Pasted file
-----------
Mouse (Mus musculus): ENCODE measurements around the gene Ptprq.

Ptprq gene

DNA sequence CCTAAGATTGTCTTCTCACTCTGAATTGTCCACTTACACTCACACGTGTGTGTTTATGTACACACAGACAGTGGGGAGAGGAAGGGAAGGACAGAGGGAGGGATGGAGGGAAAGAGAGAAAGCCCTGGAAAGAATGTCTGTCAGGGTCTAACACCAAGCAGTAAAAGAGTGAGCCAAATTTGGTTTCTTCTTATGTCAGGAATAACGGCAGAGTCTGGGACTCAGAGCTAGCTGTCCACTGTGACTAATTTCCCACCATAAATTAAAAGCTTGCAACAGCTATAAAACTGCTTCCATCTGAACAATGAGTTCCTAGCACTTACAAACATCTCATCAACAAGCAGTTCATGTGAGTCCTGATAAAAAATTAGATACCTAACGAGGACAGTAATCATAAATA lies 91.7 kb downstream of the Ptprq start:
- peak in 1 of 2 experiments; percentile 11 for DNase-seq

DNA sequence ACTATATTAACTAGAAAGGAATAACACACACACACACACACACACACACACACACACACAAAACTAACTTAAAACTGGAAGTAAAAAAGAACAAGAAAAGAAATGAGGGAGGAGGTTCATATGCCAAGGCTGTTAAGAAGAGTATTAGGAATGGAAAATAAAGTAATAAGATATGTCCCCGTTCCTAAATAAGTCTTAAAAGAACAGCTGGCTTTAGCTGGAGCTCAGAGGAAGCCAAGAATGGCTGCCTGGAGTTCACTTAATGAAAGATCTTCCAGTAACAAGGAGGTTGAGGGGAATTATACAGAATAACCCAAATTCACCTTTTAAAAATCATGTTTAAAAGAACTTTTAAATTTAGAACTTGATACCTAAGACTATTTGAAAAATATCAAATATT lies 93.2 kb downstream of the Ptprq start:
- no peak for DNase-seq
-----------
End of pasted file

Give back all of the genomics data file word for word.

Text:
Mouse (Mus musculus): ENCODE measurements around the gene Ptprq.

Ptprq gene

DNA sequence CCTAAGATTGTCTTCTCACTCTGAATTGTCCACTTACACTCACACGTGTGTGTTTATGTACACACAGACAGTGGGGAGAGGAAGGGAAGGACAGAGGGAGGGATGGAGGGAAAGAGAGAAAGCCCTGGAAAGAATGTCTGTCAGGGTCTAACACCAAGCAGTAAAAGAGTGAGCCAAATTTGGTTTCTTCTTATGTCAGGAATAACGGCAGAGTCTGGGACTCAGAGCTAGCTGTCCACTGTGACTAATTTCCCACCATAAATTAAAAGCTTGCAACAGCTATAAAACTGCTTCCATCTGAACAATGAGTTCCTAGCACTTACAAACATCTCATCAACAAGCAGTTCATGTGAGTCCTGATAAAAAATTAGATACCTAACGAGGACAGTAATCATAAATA lies 91.7 kb downstream of the Ptprq start:
- peak in 1 of 2 experiments; percentile 11 for DNase-seq

DNA sequence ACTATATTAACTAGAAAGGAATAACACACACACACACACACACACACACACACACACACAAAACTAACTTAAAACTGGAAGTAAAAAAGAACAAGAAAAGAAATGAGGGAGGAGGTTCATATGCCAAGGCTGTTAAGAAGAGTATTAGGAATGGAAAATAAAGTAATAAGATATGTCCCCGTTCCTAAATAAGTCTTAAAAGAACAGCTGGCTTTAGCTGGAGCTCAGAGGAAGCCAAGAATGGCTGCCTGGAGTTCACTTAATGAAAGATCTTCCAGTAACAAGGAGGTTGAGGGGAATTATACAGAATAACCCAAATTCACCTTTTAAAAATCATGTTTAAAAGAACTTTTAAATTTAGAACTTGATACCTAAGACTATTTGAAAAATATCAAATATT lies 93.2 kb downstream of the Ptprq start:
- no peak for DNase-seq